Appraisal

By appraisal, we mean the review of what has happened, in relation to set objective. By evaluation, we mean the experiences and learning of the individual.

Regular appraisal

On project-based volunteering, there are typically regular,  mid-term and final evaluations of a project. Traditional organisations favor annual or bi-annual performance reviews that are typically very comprehensive and take into account the totality of the individual’s contribution. More modern organisations tend to use quicker feedback loops to change behavior of people more dynamically. Regardless of appraisal context, the main question is still usually the same: have the objectives been met? In a majority of cases, the more frequently this question is asked, the better.

Personal objectives vs collective mission

Ideally, appraisal of volunteers should take into account the needs of both the individual and the collective mission of Scouting. Both of these should be in the interests of the volunteer and the institution he/she is volunteering for.  

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Recognizing and celebrating successes

Appraisals are a great place to point out what has gone well and identify reasons for success. Ideally, this information could then be used to make sure that future volunteering efforts are also successful.

  • Pointing out the main successes.
  • Determining what things enabled success
  • Making sure that these learnings are documented and utilized
  • Deciding how to celebrate success
  • Celebrating success

Identifying areas for improvement

Equally important is to study areas for improvement and analyze, why some things were less of a success.

  • What has not gone well?
  • Determining reasons for failure or partial success
  • Making sure that these learnings are documented and utilized
  • Deciding how to recover from possible disappointments
  • Having a failure party

What happens after appraisals?

Typically appraisals and evaluations are used to re-calibrate targets or to set new objectives. Information gathered from appraisal and evaluation can also be used to decisions about suitable new roles for the volunteer. Ideally, this will support the job rotation and retention of volunteers
New forms of support can also be added based on appraisal result.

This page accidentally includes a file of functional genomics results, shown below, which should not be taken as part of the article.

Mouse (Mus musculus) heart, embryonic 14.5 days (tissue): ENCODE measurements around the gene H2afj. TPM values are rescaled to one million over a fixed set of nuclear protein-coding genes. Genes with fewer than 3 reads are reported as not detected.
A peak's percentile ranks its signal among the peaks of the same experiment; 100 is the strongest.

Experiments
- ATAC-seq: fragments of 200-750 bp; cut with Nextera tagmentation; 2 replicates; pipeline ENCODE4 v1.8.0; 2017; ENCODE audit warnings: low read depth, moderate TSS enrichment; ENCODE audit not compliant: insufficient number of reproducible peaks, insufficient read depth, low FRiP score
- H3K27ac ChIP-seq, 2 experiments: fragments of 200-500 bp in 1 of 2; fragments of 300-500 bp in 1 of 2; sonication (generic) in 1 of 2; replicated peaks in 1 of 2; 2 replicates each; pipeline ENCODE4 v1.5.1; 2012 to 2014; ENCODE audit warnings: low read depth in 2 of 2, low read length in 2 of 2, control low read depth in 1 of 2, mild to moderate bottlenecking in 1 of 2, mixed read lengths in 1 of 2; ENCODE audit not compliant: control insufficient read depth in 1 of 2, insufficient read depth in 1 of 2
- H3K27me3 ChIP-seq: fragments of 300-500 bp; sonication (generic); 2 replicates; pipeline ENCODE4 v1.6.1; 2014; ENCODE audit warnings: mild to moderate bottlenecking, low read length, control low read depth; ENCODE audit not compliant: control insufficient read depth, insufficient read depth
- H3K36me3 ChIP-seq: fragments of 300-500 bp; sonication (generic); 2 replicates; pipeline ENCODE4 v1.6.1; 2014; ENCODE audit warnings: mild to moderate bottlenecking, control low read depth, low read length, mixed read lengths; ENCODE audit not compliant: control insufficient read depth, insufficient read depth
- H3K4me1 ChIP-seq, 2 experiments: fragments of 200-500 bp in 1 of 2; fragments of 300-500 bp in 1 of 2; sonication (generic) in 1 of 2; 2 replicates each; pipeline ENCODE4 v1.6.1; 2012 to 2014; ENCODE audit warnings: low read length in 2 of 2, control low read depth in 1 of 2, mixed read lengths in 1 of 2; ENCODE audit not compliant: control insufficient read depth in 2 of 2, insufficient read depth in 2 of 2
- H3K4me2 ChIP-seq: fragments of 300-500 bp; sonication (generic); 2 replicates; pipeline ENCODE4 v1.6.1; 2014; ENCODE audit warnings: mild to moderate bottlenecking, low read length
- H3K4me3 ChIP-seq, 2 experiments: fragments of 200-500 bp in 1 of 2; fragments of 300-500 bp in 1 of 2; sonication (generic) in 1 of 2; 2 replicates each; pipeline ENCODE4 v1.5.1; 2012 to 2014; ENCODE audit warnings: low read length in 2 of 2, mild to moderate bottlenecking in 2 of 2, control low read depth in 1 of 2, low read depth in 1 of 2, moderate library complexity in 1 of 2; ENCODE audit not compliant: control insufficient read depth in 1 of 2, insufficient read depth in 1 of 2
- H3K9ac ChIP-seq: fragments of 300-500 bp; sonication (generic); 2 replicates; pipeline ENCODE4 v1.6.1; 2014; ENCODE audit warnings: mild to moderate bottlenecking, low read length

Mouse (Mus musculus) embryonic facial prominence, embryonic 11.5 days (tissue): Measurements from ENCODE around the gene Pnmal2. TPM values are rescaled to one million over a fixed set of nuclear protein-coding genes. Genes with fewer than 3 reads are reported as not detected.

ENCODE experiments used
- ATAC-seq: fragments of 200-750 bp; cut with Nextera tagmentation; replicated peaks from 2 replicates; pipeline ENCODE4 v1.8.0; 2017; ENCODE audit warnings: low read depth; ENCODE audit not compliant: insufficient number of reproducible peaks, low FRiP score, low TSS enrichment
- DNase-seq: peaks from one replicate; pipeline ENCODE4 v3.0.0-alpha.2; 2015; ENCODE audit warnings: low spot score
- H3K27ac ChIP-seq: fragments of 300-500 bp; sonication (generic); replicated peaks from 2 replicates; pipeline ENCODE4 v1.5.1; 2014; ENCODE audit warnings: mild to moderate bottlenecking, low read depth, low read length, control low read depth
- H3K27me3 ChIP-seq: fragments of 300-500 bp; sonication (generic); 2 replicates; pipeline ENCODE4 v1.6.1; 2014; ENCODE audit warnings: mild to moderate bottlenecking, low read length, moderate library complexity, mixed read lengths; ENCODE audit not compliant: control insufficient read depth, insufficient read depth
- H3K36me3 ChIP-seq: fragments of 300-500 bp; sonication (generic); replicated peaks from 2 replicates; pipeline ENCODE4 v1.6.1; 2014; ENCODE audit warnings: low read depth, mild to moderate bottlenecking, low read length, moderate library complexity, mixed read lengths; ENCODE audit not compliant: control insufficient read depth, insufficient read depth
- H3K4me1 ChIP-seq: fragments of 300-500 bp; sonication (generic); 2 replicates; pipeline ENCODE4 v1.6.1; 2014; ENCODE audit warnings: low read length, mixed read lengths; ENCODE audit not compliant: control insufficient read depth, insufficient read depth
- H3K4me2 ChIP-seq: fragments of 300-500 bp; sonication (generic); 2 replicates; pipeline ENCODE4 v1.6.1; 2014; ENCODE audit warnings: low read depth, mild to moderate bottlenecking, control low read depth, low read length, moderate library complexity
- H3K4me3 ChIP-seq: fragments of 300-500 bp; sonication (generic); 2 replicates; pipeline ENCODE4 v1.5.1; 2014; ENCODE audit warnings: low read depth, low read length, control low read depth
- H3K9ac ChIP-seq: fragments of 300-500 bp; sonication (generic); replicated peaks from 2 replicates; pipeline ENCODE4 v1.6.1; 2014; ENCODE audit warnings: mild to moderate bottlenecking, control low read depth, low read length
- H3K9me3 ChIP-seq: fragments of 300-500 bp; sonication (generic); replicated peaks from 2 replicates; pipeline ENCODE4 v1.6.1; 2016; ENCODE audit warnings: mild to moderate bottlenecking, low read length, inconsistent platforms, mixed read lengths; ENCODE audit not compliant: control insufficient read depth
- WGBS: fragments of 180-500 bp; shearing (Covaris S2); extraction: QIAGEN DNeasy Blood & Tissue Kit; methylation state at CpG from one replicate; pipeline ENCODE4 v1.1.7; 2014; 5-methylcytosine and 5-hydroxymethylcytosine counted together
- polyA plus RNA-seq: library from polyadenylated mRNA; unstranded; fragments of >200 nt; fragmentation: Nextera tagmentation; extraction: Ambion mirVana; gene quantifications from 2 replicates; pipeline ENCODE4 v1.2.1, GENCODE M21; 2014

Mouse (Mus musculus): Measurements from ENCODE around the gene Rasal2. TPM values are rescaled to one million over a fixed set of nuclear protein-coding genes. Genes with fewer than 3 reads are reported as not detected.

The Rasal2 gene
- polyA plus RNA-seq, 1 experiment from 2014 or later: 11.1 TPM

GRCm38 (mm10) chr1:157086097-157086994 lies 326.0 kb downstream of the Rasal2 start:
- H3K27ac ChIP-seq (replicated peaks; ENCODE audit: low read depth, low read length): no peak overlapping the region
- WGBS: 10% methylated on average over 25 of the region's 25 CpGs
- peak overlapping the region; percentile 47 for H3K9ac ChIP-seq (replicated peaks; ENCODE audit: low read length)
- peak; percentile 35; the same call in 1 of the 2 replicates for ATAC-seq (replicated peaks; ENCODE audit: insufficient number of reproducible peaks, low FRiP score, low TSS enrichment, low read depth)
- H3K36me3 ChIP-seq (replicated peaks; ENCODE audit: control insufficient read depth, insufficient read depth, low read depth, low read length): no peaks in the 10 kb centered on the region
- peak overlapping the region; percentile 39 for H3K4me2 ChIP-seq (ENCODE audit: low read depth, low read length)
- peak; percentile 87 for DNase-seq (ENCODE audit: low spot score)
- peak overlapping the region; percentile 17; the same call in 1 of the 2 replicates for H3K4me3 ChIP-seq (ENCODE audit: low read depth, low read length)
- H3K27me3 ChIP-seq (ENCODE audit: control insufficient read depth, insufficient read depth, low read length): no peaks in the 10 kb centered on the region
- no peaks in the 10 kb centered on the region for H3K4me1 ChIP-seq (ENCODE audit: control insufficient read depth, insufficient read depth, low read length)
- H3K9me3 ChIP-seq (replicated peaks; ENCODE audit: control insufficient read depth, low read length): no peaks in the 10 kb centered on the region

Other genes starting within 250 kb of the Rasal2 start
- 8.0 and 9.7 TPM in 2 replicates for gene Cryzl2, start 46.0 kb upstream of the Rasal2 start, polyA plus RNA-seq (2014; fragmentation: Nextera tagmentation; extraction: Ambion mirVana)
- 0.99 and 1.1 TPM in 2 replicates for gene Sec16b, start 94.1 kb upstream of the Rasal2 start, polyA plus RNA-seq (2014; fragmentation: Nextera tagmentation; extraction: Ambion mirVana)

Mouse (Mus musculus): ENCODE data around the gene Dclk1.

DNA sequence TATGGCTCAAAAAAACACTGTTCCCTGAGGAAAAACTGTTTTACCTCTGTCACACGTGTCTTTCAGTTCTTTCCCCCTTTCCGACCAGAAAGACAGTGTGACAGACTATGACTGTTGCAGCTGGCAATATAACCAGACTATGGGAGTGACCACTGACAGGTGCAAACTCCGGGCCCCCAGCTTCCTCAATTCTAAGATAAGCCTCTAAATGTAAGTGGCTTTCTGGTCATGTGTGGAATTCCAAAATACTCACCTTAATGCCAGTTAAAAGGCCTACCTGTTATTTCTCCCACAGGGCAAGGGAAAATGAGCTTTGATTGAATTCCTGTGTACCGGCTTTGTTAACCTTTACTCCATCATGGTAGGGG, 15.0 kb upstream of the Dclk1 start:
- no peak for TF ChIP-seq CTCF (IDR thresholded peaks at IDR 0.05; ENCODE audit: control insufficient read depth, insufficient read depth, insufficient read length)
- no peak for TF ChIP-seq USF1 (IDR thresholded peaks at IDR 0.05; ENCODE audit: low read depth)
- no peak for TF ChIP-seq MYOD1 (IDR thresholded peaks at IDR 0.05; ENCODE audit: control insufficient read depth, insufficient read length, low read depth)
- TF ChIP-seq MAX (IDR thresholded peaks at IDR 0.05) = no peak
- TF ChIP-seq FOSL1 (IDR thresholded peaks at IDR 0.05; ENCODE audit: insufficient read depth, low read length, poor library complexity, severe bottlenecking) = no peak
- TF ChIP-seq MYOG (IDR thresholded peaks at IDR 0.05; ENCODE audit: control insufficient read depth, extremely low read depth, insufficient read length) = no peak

Subsequent target-setting

In mid-term evaluation, target setting methods such as backcasting can be applied to see what needs to be changed and what further actions are needed in order to attain desired objectives.

 

Evaluation

As always, it is important is to decide what we evaluate. Two important components that can be evaluated are the volunteering programme as a whole and the satisfaction of individual volunteer. When evaluating volunteering programme, the following indicators can be taken into consideration:

  • mission based evaluation – to what degree the programme helped to achieve the scout mission and the local association developing plan
  • number of volunteers
  • volunteering hours
  • length of the volunteering
  • scouts that benefited directly or indirectly from the volunteers work
  • value of the volunteer work that has been done transformed in money

All the indicators mentioned above can help to create a report that is easy to present also outside of the association and at the same time they can help you to get better volunteer support in the future

The evaluating the satisfaction of an individual volunteer, the following questions might be useful:

  • how has the volunteering experience met the expectations of the volunteer?
  • which skills, knowledge or attitudes did the volunteer develop?
  • what feedback and recommendation does the volunteer have for improving the volunteering experience in the future?

Complementary readings:

WOSM – Adult Resources Handbook / the 600 series (http://www.scout.org/node/11512)

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Radu Stinghe
About The Author

Radu Stinghe

Radu comes from Romania and is the Director of Youth Programme in the European Scout Office. He is following the Region's work on Educational Methods and Youth Empowerment.

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